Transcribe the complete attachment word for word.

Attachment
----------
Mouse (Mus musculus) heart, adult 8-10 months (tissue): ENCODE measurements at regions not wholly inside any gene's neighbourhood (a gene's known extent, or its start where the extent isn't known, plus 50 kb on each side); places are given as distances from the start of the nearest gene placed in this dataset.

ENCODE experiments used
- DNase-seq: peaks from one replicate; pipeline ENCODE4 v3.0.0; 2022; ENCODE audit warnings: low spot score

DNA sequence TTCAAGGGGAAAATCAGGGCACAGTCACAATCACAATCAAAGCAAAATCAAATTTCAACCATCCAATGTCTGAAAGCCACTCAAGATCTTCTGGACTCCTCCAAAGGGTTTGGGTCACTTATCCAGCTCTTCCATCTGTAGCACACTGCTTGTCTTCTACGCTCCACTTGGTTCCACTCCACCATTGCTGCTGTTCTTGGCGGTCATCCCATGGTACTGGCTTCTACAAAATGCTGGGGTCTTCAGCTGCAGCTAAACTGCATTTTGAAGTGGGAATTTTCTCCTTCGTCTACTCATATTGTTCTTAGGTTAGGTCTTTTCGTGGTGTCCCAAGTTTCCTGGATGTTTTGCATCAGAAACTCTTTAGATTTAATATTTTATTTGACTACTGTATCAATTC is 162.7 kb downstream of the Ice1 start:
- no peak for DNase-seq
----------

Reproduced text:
Mouse (Mus musculus) heart, adult 8-10 months (tissue): ENCODE measurements at regions not wholly inside any gene's neighbourhood (a gene's known extent, or its start where the extent isn't known, plus 50 kb on each side); places are given as distances from the start of the nearest gene placed in this dataset.

ENCODE experiments used
- DNase-seq: peaks from one replicate; pipeline ENCODE4 v3.0.0; 2022; ENCODE audit warnings: low spot score

DNA sequence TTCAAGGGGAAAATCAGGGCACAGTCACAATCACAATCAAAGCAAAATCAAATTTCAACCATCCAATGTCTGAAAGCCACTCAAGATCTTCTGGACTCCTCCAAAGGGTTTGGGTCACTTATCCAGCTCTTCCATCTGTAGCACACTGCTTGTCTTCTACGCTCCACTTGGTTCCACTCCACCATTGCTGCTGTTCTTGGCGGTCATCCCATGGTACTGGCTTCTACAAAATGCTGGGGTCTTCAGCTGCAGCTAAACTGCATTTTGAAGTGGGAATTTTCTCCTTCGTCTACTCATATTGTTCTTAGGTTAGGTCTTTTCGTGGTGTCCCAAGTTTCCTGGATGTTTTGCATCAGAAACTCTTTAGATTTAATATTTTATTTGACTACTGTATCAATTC is 162.7 kb downstream of the Ice1 start:
- no peak for DNase-seq